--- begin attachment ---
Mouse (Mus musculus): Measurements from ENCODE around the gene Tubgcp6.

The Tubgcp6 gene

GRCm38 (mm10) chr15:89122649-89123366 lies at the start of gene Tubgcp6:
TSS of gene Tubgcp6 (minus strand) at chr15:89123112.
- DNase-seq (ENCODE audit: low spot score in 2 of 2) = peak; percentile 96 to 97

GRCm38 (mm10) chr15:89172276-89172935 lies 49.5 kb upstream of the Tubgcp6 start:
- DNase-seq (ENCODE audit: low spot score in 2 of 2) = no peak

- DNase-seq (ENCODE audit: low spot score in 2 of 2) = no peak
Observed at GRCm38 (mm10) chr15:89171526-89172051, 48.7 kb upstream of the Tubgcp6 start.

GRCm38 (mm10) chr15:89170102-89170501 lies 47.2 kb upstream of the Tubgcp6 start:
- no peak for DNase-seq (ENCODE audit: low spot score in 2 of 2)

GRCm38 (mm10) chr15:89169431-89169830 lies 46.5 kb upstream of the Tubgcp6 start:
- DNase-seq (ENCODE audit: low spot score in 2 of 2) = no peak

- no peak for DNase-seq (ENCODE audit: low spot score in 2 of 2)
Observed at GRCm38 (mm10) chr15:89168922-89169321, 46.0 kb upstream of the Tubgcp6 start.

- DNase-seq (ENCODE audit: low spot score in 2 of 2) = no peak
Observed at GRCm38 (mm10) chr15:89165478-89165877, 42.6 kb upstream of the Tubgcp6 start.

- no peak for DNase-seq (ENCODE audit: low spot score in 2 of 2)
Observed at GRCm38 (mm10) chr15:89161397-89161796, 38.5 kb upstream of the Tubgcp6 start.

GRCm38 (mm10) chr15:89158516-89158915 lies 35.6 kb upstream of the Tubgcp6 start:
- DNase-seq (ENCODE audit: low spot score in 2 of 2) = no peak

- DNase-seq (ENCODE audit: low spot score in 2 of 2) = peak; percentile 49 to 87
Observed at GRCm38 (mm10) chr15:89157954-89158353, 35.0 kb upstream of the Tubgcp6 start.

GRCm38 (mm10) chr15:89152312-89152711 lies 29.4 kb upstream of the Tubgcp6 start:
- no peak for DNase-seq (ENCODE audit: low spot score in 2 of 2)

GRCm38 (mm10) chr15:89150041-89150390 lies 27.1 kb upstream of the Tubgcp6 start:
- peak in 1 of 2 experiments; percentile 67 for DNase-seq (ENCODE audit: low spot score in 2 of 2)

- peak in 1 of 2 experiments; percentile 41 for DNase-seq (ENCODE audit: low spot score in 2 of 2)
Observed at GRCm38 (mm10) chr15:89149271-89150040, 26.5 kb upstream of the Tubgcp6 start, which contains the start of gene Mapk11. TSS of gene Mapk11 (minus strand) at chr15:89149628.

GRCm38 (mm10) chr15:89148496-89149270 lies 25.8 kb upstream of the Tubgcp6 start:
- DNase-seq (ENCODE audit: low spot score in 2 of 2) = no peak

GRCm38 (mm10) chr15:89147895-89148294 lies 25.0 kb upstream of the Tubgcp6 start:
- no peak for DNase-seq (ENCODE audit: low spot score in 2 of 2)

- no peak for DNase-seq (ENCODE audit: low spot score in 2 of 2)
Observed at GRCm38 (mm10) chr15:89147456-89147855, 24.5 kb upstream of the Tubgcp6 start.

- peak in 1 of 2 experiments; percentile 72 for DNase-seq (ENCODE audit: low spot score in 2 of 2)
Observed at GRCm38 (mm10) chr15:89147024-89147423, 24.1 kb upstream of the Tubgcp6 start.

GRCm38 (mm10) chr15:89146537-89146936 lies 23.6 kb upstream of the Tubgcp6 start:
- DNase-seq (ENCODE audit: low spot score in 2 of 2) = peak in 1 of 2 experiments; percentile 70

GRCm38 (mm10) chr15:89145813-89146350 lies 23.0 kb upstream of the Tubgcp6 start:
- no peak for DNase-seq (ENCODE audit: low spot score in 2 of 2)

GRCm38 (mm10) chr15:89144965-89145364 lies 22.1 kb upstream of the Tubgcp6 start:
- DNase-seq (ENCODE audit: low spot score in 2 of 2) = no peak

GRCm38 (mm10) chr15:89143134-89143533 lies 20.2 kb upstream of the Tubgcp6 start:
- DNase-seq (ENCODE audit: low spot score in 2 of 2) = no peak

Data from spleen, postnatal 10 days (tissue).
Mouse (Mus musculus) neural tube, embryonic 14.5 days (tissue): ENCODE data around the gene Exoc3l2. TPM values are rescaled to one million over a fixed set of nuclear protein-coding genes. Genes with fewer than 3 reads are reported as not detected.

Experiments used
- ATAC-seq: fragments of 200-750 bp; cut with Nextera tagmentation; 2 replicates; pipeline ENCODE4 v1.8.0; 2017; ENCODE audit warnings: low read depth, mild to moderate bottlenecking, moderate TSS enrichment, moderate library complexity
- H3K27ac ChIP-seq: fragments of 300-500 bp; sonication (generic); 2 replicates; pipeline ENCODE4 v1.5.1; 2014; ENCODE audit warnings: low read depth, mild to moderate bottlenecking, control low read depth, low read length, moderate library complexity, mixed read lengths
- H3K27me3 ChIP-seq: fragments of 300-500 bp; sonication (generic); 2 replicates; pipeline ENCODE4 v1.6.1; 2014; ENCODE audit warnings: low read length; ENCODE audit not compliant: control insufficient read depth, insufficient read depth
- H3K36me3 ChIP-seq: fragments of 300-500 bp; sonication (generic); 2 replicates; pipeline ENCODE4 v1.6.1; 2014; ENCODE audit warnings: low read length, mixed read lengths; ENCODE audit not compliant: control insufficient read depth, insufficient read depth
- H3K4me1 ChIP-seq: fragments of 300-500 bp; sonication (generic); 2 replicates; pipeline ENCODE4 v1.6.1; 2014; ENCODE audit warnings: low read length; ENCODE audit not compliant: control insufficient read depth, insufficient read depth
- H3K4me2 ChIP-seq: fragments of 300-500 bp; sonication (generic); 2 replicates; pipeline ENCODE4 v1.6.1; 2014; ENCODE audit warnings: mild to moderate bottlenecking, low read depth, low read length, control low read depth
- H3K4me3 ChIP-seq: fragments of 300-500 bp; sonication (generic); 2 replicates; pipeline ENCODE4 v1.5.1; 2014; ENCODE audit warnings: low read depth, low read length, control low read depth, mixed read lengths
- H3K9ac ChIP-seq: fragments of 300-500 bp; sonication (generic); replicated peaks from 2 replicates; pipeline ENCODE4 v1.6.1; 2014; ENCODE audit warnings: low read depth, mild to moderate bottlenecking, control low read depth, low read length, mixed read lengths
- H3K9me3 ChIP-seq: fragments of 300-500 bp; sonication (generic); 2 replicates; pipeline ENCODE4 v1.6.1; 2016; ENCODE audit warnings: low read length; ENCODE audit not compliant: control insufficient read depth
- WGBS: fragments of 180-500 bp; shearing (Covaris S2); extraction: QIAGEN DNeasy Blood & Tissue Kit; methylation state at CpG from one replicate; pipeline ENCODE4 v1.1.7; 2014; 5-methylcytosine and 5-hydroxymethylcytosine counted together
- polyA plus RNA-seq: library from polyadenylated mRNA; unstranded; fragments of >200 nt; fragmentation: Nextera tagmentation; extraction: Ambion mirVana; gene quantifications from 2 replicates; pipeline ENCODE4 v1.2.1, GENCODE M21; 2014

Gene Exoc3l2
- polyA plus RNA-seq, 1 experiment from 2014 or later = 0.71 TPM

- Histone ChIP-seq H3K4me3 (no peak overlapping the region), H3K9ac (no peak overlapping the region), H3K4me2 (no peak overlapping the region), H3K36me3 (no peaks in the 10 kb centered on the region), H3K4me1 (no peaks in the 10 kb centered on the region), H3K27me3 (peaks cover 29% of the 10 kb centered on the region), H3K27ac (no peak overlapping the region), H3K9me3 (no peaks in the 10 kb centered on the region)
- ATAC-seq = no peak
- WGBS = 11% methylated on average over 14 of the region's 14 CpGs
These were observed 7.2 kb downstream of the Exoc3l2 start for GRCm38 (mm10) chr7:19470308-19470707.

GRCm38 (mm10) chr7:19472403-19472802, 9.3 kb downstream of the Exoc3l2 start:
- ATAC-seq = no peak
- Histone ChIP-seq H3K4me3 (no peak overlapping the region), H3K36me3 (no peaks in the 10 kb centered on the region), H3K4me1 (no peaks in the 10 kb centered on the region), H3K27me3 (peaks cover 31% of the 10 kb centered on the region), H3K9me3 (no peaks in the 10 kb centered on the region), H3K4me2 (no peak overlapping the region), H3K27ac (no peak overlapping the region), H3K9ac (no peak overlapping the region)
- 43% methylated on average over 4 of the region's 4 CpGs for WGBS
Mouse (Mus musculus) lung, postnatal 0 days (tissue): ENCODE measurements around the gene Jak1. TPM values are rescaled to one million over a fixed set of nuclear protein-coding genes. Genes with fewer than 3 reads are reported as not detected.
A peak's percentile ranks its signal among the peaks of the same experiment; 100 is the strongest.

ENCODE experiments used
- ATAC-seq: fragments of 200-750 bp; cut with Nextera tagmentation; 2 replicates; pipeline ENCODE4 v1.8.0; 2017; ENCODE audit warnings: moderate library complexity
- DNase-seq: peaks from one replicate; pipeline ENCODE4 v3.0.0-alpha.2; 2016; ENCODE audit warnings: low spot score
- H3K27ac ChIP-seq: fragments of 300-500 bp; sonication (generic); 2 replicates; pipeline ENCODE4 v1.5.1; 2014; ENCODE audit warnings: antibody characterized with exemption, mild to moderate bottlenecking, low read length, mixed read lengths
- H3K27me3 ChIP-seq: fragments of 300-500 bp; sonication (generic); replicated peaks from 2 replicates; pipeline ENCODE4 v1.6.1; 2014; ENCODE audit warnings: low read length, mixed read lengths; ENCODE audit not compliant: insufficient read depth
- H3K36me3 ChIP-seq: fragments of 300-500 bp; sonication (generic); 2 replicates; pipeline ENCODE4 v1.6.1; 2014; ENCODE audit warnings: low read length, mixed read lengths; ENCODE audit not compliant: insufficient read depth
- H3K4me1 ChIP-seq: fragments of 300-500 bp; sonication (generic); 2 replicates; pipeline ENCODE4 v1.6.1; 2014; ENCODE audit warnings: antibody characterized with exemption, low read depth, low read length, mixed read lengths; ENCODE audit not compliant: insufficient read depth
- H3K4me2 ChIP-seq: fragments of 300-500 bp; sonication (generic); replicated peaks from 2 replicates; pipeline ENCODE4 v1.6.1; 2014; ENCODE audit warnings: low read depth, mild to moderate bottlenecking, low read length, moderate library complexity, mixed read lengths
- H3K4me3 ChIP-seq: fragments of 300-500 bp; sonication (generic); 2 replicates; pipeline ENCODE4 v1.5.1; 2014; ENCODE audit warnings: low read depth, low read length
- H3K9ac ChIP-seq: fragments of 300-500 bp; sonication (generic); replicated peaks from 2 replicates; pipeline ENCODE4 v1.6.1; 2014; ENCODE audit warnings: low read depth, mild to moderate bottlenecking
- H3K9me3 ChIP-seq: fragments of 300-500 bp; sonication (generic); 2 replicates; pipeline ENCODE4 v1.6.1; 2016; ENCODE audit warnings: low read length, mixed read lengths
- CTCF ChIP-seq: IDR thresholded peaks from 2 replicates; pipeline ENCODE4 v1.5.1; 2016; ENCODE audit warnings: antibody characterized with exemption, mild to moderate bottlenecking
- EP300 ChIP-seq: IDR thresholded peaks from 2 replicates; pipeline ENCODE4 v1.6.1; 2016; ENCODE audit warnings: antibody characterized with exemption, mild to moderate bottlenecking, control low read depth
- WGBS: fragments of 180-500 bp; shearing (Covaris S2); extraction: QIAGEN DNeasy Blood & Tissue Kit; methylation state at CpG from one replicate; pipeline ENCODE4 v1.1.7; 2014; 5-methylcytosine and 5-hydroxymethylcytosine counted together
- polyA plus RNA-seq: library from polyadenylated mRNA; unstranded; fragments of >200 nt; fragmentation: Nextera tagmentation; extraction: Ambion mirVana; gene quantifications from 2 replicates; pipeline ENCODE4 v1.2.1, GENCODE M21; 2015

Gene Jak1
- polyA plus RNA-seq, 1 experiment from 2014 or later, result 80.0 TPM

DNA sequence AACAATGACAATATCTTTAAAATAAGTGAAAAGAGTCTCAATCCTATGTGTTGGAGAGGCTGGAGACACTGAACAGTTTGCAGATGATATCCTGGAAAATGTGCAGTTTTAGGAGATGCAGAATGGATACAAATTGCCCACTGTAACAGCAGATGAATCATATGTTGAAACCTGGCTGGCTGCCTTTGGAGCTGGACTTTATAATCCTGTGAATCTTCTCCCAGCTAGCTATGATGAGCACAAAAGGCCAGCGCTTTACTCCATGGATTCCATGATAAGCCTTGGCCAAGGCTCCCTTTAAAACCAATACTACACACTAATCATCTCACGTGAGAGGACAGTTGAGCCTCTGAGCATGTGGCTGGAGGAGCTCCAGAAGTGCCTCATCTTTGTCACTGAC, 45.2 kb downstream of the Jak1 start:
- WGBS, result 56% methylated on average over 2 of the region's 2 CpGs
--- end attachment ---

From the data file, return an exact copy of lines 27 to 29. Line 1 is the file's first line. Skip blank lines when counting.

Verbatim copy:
- peak in 1 of 2 experiments; percentile 67 for DNase-seq (ENCODE audit: low spot score in 2 of 2)

- peak in 1 of 2 experiments; percentile 41 for DNase-seq (ENCODE audit: low spot score in 2 of 2)
Observed at GRCm38 (mm10) chr15:89149271-89150040, 26.5 kb upstream of the Tubgcp6 start, which contains the start of gene Mapk11. TSS of gene Mapk11 (minus strand) at chr15:89149628.